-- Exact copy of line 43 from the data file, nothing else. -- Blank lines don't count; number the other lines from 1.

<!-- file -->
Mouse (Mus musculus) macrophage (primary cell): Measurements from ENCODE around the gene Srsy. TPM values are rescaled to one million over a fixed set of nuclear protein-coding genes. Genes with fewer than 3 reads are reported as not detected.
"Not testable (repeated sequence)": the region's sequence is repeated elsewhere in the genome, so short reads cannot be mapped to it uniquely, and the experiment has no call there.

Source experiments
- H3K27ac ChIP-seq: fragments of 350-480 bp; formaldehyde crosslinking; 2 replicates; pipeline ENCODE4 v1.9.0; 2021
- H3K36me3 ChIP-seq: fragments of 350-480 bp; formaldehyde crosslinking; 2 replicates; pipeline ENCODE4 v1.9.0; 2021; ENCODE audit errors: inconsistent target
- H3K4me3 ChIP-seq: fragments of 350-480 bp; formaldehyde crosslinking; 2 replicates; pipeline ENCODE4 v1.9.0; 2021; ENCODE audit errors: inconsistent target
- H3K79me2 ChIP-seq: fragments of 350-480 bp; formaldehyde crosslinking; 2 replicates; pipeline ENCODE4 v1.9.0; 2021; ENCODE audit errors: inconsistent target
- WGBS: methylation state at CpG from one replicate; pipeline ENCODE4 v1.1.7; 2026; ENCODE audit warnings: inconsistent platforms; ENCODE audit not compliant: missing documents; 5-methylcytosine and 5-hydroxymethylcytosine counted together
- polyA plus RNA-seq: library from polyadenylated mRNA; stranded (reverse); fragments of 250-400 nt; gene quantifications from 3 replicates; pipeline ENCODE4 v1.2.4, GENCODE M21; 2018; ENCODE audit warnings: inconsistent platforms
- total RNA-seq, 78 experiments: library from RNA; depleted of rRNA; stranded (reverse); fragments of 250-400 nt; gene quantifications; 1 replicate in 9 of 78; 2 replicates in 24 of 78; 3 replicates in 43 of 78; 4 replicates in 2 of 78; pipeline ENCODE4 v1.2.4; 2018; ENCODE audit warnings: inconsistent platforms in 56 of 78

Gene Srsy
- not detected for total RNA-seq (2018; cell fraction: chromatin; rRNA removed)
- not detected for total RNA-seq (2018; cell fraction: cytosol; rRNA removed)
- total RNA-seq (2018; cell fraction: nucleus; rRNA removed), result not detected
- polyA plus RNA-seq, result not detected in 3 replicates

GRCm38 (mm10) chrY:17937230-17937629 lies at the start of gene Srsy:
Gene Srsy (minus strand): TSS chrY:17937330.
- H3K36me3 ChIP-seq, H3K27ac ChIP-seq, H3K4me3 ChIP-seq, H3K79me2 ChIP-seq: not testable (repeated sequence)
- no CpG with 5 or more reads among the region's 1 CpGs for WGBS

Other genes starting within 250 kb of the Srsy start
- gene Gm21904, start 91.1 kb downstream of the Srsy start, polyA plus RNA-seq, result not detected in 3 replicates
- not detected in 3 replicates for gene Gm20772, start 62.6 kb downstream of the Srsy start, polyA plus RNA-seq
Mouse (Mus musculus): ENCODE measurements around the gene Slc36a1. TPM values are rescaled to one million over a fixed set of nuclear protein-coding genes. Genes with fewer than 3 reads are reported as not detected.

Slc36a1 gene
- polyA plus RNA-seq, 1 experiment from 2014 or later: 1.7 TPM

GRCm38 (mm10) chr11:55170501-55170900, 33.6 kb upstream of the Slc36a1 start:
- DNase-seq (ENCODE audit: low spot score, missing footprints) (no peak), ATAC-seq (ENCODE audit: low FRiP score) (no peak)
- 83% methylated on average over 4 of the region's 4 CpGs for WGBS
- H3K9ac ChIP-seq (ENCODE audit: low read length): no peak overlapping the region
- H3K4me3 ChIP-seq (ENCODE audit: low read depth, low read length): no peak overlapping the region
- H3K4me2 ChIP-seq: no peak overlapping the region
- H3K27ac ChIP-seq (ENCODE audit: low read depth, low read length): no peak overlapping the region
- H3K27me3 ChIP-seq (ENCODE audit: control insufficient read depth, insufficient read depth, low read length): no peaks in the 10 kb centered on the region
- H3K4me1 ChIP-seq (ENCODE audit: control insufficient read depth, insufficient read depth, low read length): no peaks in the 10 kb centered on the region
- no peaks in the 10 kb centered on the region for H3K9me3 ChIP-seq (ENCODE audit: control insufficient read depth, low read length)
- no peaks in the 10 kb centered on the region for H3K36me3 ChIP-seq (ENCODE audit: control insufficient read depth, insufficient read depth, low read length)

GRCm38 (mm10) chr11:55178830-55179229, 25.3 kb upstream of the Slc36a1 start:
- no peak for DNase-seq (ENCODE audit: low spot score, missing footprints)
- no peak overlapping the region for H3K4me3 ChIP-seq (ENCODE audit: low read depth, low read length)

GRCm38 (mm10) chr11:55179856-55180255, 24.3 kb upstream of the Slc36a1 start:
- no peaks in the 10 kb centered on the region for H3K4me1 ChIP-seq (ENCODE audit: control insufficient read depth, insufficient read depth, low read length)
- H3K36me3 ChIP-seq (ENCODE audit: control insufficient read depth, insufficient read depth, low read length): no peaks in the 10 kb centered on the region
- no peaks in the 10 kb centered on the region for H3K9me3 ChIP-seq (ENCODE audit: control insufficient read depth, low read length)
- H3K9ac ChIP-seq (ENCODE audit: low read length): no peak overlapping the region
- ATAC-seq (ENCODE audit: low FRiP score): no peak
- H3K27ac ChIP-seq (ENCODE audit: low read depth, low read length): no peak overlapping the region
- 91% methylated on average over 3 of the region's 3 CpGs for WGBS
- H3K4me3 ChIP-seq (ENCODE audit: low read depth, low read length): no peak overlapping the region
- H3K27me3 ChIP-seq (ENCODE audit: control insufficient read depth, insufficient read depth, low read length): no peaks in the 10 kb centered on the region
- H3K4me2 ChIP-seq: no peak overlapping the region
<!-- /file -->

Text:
- no peaks in the 10 kb centered on the region for H3K9me3 ChIP-seq (ENCODE audit: control insufficient read depth, low read length)